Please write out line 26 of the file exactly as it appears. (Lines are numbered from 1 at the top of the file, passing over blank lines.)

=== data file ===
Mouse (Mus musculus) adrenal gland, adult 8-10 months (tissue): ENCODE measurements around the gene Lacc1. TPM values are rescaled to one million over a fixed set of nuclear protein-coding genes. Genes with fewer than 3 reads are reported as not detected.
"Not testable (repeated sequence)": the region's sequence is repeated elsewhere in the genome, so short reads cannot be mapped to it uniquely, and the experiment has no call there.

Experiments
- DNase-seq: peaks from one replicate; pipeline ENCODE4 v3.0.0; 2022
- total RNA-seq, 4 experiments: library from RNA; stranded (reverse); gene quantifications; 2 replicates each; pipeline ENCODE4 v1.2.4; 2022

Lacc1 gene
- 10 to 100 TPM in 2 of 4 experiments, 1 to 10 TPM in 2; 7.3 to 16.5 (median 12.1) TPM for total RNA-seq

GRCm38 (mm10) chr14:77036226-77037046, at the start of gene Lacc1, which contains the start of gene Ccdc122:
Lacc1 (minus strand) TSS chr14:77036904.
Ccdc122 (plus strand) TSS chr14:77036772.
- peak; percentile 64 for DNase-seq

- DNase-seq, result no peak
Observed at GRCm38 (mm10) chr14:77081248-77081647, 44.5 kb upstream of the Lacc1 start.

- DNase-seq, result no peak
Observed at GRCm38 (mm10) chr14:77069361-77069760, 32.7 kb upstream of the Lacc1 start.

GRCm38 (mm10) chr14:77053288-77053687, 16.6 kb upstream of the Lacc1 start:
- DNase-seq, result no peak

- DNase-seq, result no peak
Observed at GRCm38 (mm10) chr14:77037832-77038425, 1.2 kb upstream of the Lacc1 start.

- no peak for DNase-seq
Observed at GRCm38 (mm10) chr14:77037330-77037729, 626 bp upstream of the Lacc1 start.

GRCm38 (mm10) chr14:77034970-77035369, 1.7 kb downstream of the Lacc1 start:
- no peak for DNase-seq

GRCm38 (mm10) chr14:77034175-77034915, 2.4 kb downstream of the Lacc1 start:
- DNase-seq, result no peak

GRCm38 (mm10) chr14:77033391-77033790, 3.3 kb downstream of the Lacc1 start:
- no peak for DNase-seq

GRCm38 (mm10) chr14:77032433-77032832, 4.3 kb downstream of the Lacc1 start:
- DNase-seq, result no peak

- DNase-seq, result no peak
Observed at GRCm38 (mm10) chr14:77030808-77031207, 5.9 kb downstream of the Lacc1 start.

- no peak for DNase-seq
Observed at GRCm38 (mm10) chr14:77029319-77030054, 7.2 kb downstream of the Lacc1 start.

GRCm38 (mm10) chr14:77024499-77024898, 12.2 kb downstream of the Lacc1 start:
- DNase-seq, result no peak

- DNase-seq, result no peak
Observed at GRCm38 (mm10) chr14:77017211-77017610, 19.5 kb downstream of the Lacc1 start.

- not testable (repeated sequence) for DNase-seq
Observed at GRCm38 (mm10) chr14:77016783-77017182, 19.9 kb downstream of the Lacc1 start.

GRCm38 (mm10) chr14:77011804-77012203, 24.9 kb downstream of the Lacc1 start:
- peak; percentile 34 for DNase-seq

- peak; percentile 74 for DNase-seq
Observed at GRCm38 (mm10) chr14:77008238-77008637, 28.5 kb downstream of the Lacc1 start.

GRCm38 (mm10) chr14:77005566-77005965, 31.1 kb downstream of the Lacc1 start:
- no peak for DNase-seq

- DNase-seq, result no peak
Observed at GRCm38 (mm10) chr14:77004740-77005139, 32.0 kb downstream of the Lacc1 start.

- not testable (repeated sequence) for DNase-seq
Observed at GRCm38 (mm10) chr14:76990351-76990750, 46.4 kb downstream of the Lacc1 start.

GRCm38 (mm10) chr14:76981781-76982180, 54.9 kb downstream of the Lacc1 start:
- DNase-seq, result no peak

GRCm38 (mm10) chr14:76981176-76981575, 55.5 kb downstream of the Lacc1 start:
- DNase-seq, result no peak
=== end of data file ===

GRCm38 (mm10) chr14:77033391-77033790, 3.3 kb downstream of the Lacc1 start: